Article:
Kundalini shakti, the secret yogic power of transformation within us, works through Kali’s grace and motivation. Kundalini ascends and dissolves all the chakras, or energy centres within us, back into the state of pure unity consciousness that is Ma Kali’s ultimate abode.

Kali is the Shakti inherent in Shiva as Mahakala, the great lord of eternity. She dances on Shiva in a prone form, showing the Divine life and joy that manifests out of absolute stillness and transcendence.

Kali reminds one of Tagore’s verses “Let me carry death in life that I may know life in death.”

Yet, Ma Kali has a crucial social relevance today. Kali as the transforming power of time can usher us into a new era of global peace and understanding, if we can accept her demand for a real change of consciousness. Kali asks us to live for eternity, not merely for fleeting enjoyments or outer material gains.

Those seeking to bring the Divine Light into the world should worship Ma Kali.

Ma Kali as the supreme form of the Universal Mother absorbs her children back into her blissful embrace. She takes us across the deepest darkness to reach the highest light.

Jai Ma Kali!


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  • Kali, Kali, misunderstood. The Absolute Peace of Darkness. It was before and it will be, long after all of us. I am the Black of the fire. I am charcoal. I am Mother Kali from days of old. Through Sadhana and intense Tapas, I reveal myself to the Sages among us. To those unafraid of the dark. To those with the courage to hit the mark. To those who serve and Love true, I open the way to the peace in you. If you are afraid of a little dirt, the dark a smudge, life’s hard lessons will be your judge. But when you learn to dance with me, I will show you what it is to be empty. Not worthless; not drained you see, but rather Dharmanupati Dharmi. Jai Kali.


  • How can we tell children kali’s weird form as shakthi and how to explain the picture as shown here?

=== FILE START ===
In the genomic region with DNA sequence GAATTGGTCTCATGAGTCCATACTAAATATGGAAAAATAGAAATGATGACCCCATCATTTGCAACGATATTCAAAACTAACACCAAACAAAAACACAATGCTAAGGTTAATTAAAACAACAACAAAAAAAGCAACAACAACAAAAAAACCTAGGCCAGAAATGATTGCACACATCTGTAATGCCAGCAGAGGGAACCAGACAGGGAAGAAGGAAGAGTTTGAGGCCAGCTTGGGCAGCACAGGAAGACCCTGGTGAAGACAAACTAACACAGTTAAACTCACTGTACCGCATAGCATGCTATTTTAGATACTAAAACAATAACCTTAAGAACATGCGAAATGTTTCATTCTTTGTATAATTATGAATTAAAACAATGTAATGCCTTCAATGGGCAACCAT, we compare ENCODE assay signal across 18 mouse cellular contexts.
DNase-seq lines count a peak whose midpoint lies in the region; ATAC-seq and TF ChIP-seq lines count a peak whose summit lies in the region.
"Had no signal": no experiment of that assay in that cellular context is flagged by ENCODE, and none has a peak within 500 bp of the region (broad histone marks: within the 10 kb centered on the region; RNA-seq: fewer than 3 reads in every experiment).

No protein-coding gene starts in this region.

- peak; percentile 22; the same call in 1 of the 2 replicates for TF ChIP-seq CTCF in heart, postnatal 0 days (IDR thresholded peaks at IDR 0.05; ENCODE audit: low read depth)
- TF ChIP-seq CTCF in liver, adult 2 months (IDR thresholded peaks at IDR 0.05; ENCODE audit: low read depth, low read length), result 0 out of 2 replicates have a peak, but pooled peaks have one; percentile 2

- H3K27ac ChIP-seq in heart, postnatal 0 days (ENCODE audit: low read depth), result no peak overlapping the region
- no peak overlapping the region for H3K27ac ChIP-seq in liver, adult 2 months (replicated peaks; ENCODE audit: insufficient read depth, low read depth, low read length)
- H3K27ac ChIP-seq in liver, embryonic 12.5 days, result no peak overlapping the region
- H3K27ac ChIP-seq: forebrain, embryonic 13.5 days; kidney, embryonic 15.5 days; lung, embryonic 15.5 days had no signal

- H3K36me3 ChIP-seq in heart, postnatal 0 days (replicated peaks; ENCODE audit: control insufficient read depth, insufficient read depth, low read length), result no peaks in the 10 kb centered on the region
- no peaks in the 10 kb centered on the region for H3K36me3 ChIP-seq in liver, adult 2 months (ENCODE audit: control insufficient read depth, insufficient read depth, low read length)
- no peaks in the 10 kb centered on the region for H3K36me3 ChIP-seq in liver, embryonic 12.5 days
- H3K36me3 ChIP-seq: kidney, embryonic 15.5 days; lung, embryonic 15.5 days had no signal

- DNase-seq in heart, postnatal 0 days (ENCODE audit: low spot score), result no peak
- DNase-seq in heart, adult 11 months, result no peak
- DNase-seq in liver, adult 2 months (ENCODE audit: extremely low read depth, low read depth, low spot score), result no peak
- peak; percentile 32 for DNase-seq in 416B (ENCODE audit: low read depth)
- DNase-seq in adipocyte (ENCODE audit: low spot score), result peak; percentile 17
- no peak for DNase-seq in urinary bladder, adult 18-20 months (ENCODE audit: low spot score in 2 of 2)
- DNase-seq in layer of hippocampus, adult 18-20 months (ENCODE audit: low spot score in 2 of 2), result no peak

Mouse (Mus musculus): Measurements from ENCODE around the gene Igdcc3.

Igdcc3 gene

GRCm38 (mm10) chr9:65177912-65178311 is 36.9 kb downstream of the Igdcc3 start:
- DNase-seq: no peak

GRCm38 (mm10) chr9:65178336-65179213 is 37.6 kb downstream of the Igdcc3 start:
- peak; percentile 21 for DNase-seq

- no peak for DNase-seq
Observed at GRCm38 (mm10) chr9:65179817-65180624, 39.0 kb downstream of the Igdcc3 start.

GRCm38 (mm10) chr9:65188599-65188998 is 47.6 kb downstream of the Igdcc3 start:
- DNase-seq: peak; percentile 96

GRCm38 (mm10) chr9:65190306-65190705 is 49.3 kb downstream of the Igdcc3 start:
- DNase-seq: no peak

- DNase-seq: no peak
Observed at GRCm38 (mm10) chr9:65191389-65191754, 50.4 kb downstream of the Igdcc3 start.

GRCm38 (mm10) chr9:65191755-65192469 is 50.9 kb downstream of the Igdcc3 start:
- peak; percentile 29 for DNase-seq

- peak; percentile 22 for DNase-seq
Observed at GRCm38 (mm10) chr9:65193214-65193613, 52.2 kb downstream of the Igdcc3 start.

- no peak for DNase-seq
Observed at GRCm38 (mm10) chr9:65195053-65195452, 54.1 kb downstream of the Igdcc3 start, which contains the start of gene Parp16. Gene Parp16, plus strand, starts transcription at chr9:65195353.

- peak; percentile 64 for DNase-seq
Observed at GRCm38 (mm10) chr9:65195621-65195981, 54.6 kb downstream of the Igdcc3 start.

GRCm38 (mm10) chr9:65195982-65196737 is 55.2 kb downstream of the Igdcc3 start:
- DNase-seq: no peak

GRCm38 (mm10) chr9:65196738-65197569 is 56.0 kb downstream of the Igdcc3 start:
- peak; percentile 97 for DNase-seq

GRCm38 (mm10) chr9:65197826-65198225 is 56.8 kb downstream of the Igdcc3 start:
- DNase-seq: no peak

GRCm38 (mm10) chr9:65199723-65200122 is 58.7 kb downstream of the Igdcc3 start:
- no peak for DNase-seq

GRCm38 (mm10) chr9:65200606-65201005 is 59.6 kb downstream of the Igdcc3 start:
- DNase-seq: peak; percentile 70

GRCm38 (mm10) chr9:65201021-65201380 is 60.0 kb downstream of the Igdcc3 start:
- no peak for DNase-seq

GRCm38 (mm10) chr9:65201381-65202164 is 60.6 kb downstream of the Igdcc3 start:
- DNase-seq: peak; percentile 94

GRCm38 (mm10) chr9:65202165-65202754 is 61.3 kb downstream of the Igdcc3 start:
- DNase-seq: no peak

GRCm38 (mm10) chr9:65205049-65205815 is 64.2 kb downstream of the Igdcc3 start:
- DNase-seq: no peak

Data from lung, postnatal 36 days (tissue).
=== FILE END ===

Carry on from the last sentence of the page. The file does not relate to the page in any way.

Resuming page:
This is the age, children wants the reason for anything we talk and everything we show to them.
    In our time we were not asked to question elders, but not now.
    Sometime it’s embarrassing when we struggle to answer their question.
    When you explain kali and her importance please include the answer for their question”why Hindu gods look weird “?

  • This embarrassment is resulting from increasing tendency of Hindus to look at the subtle concepts of our Dharma through the Abrahamic lense. We have personified nature and its principle in various forms to convey abstract ideas in different forms, may it be Murti, Dance, music, stories, etc. These are the mode of conveyance to understanding the deeper meaning of the Pra and Prakriti. Like written text and sound conveys abstract ideas, Murti also conveys a deeper meaning in a more condensed form via visual senses.
    As a repeated reading of a poem unfolds bhava of the poem, likewise continuous visualization of murti reveals a deeper essence of nature.
    As elders we should keep on following dharmic practices/rituals with unwavering faith; youngsters will follow your practices automatically. With unwavering devotion comes clarity of mind, which allows one to see the grandeur of pra and prakriti.